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National Zoo's Think Tank Exhibit Boasts New Animal and Visitor Enhancements

Visitors to the Think Tank exhibit at the Smithsonian’s National Zoo will see new interactive activities relating to orangutans—an ape may spray them with water at the Orangutan Mister or play tug-of-war with them at the Orangutan Pull. These new interactive enhancements give the orangutans an opportunity to make choices and demonstrate their ability to think. These features are part of a renewal project to increase visitor and orangutan encounters in the award-winning exhibition on animal cognition. There are also daily demonstrations and a new video about the Zoo’s orangutan memory research project. When the renewal project is complete in April 2011, Think Tank will include an orangutan-controlled webcam, a memory test for visitors, an interactive termite “fishing” mound and a brown-rat exhibit.

“The new enhancements at Think Tank will provide our visitors with a dynamic interactive and educational exhibit to explore and enjoy,” said Lisa Stevens, curator of primates and pandas at the National Zoo. “My hope is that our visitors, young and old, will walk away educated about a fascinating topic—animal thinking.”

Components of the Think Tank renewal project include:

  • Orangutan Pull: Visitors can participate in a tug-of-war with an orangutan through the wall below the glass enclosure of the indoor exhibit. The rope-pull interactive demonstrates an orangutan’s arm strength, which it uses to travel through the rainforest canopy.
  • Orangutan Mister: A passing visitor will get caught under a mist of water—turned on by an orangutan—in the Wet Zone. The outdoor orangutan exhibit is fitted with two mister shower heads (on the animal side and visitor side). The push valves are operable only by the apes, who will have the control to shower a visitor, themselves or both.
  • O-Line Wayfinding: Newly patterned paver sections have been installed on the Zoo’s main path, Olmsted Walk; they designate an “on the ground” presence of the Zoo’s Orangutan Transit System, the O-Line, which consists of towers, linked by vine-like cables, which connect the Great Ape House and Think Tank. The O-Line gives the orangutans freedom of movement, an expanded living area and choice of location.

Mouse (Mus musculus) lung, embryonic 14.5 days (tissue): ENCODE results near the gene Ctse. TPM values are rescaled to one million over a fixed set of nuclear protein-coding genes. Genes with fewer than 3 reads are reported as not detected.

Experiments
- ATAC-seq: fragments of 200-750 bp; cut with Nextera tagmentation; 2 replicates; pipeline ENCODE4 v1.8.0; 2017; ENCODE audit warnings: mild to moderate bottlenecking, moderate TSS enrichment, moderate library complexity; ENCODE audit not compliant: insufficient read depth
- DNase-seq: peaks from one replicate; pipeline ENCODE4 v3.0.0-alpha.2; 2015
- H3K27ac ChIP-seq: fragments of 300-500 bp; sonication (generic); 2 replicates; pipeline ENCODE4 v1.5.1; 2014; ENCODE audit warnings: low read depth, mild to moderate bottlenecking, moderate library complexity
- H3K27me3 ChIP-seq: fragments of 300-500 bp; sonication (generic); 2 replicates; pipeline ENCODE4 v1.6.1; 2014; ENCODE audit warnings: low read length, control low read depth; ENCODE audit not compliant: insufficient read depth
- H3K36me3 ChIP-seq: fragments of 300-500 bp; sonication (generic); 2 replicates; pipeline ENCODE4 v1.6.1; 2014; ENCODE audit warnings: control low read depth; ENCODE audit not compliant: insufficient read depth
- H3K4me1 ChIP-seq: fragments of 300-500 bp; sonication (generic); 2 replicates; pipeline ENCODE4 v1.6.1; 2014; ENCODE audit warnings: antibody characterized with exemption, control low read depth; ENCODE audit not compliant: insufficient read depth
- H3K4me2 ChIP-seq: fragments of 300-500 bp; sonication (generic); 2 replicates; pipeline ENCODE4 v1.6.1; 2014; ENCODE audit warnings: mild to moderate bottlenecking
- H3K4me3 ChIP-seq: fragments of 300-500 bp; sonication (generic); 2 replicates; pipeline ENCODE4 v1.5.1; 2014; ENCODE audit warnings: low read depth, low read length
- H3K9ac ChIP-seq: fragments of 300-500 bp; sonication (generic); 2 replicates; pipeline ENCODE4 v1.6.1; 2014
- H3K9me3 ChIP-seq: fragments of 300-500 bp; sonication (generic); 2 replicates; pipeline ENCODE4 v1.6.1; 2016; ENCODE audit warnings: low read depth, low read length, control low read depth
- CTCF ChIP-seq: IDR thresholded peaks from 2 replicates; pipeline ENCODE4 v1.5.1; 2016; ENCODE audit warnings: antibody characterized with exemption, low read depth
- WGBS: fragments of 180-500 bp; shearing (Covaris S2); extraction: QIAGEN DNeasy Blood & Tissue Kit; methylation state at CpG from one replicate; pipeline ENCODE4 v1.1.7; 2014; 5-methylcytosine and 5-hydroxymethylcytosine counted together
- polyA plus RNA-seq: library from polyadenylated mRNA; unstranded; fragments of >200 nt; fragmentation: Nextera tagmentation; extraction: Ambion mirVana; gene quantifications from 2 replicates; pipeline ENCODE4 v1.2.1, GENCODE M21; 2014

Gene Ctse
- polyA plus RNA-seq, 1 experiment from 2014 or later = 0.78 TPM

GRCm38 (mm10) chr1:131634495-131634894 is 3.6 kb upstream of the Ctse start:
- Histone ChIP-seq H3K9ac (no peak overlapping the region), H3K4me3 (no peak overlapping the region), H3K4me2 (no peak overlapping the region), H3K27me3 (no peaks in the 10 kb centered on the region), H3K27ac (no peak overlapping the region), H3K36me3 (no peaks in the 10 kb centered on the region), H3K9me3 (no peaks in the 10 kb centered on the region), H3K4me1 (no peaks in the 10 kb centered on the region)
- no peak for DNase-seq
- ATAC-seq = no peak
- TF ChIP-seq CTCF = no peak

• Orangutan Webcam: Orangutans will get a window into the activities taking place at Think Tank and the Great Ape House via an ape-controlled webcam.
  • Orangutan Memory Research Video: A new video, Learning from a Memory Test, summarizes the ongoing research of our Think Tank orangutans by Karyl Swartz, from the Great Ape Trust of Iowa, and Erin Stromberg, National Zoo keeper. The study focuses on how primates organize memories.
  • Visitor Memory Test: How does a human’s memory compare to an orangutan’s? This first-of-its-kind memory interactive will be based on cognition work by Swartz. Visitors test their ability to freely recall photographs from a list seen previously and compare their scores to those of the Zoo’s orangutans.
  • Termite Mound Renovation: Visitors will get an opportunity to fish for termites like a chimpanzee by poking a variety of flexible tools into a termite mound.
  • Brown Rat Exhibit (RATS!): These intelligent animals display flexibility, which is the most important aspect of the definition of thinking presented in Think Tank. Rats have been used extensively in laboratory research studies on learning theory, which will be demonstrated through their different mazes. The exhibit will be built with a tube pathway so the rats can move between different enclosures.

The enhancements to Think Tank were made possible by a generous donation from the Hattie M. Strong Foundation in honor of Hank Strong. In recognition of this generosity, the classroom and other enhancement areas will be named “The Hank Strong Enrichment Center.”

Think Tank, the place to think about thinking, opened in 1995 as a 15,000-square-foot permanent exhibition that combines the appeal of orangutans, macaques and other charismatic species with an interactive exploration of the question: “What is thinking?” Visitors are introduced to the concept of animal thinking by exploring three factors necessary to establish the existence of thought: image, intention and flexibility. As a concept-based exhibit, Think Tank was designed to showcase a prominent and vibrant research program. At Think Tank, staff and interpretive volunteers perform daily demonstrations and lead discussions on research in cognitive science, highlighting current and ongoing National Zoo studies at 11 a.m. and 1:30 p.m. At the Great Ape House, visitors can meet a great ape keeper to learn about the fascinating world of apes at 11:30 a.m. daily. Visitors can also see the orangutans traveling on the O-Line on warm-weather days from 11 a.m. to 2 p.m.